Although CMV can be too harmful to diaphragm muscle fibers, few studies have been developed aiming VIDD prevention16,18,19. Maybe diaphragmatic dysfunction could be decreased by spontaneous breathing. Pressure support ventilation has already proved to be efficient in patients with chronic obstructive pulmonary disease and acute respiratory failure20-22. We hypothesized that CMV would reduce morphometric parameters of muscle fibers and myonuclei, and PSV, which preserves respiratory muscle activity, would induce less diaphragmatic atrophy.

This study was performed in accordance with the recommendations of Brazilian College of Animal Experimentation (COBEA) and Animal Care Committee of Federal University of Pernambuco (Protocol number 23076.012736/2008-16).

Eighteen Wistar rats (approximately 320g) were individually housed and fed rat chow and water ad libitum and were maintained on a 12-hour light-dark cycle for one week before initiation of these experiments. Animals were assigned to 6 hours of spontaneous breathing (SB) or mechanical ventilation on the PCV-C or the PSV mode with 21% O2 (Figure 1). All surgical procedures were performed using aseptic techniques. After reaching a surgical plane of anesthesia (sodium thiopental, 20 mg/kg of body weight, intraperitoneal) and sedation (diazepam, 5mg/kg body weight, intraperitoneal), animals were weighed and tracheostomized. Body temperature was monitored (rectal thermometer) and maintained at 37ºC ±1ºC with a recirculating heating blanket. Continuing care during the experimental period included expressing the bladder, eyes lubrification and passive movements of the limbs. Airway pressure, tidal volume and flow signals were monitored by the ventilator display. To prevent atelectasis, lungs in the PCV-C and PSV groups were inflated in a tidal volume of 15mL/kg for five consecutive breathings for 15 min during the 6 hours of experiment.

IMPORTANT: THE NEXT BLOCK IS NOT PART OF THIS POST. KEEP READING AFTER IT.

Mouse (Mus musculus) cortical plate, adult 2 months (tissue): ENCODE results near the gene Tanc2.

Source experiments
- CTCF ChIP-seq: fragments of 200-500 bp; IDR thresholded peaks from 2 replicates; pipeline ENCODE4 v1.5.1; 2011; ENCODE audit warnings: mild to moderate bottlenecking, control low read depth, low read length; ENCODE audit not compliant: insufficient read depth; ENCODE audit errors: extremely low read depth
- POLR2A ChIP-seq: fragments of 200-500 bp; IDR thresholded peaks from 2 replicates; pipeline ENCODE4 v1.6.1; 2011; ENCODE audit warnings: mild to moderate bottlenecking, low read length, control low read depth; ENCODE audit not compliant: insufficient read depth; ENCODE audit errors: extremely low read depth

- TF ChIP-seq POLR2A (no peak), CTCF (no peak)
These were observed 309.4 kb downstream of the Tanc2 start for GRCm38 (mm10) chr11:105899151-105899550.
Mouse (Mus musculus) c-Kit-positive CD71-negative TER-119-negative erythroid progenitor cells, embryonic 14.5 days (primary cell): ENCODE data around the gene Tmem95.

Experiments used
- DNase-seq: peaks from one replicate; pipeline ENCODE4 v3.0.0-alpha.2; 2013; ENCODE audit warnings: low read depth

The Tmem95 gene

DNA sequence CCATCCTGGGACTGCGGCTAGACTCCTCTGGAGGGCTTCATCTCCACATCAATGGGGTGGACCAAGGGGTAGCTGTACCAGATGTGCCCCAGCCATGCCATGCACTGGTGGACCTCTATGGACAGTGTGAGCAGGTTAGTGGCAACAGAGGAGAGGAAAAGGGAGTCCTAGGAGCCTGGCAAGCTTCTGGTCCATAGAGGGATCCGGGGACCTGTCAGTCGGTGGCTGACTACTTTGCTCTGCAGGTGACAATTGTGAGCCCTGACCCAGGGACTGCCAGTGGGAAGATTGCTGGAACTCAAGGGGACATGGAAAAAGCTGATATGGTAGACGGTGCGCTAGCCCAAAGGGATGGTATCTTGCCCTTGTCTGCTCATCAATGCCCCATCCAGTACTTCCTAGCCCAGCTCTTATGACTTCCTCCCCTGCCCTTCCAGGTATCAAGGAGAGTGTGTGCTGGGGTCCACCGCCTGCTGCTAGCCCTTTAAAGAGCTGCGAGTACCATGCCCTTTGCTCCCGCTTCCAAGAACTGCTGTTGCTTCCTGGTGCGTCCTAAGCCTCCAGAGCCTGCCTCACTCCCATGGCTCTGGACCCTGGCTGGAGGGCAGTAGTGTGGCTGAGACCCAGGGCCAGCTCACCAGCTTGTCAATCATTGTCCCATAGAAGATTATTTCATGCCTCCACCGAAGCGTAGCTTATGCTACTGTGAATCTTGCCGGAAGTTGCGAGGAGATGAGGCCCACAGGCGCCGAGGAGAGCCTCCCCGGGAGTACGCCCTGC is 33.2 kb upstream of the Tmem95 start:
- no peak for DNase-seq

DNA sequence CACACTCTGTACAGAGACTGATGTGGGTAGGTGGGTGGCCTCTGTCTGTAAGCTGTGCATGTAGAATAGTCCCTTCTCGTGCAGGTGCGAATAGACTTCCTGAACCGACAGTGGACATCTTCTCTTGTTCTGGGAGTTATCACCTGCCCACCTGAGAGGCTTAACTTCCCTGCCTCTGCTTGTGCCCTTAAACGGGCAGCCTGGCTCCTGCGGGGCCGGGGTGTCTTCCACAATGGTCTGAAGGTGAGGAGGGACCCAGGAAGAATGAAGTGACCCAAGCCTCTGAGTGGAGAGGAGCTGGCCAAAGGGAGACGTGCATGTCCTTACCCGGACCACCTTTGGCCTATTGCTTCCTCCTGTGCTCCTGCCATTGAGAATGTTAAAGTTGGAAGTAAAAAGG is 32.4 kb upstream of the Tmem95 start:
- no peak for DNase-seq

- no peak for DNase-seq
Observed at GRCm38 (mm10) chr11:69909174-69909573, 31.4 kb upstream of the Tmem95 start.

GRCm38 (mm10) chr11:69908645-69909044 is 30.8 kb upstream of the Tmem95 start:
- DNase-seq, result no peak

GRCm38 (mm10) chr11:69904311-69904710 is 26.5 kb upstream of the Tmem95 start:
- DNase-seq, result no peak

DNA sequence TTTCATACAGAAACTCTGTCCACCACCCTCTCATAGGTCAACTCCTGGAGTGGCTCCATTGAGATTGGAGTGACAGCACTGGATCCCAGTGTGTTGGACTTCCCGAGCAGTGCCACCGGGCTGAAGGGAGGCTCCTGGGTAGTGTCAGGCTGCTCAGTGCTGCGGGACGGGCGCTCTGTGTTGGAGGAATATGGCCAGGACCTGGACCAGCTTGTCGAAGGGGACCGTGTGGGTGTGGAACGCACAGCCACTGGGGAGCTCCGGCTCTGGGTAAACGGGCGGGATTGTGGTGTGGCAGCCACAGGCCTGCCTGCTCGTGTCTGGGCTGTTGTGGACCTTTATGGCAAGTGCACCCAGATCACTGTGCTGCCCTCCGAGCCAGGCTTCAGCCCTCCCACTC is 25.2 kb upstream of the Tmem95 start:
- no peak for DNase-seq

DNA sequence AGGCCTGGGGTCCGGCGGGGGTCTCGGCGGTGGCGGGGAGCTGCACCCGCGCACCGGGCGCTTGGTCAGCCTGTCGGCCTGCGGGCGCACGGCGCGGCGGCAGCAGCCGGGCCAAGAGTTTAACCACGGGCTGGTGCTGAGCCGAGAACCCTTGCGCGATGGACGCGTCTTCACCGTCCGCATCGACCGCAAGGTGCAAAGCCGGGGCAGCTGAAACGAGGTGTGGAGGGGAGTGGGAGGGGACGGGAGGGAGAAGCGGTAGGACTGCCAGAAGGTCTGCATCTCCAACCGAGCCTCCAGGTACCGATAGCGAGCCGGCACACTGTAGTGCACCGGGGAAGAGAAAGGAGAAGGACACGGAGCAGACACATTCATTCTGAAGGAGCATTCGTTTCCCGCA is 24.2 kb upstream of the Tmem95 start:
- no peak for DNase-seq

Protocol for controlled mechanical ventilation group (PCV-C)

After surgical procedures, animals were mechanically ventilated using a pressure-driven ventilator (Inter 5 Plus Ventilator, Intermed, KESA, Pernambuco, Brazil) in PCV (Pressure-Controlled Ventilation) mode for 6 hours. The tidal volume was 10mL/kg body weight and the respiratory rate was 80 breaths per minute, with a fraction of inspired oxygen (FiO2) of 21%, and positive end-expiratory pressure of 5 cmH2O. These ventilator conditions resulted in complete diaphragmatic inactivity and prevented noxious effects of hypercapnia on the muscular contractile properties4,10,12. At the end of 6 hours, each animal was weighed, and the right costal diaphragm was rapidly removed, dissected and frozen in liquid nitrogen at -180º C. Samples were stored at -80º C in a freezer until histological and morphometric analysis.

Protocol for pressure support ventilation group (PSV)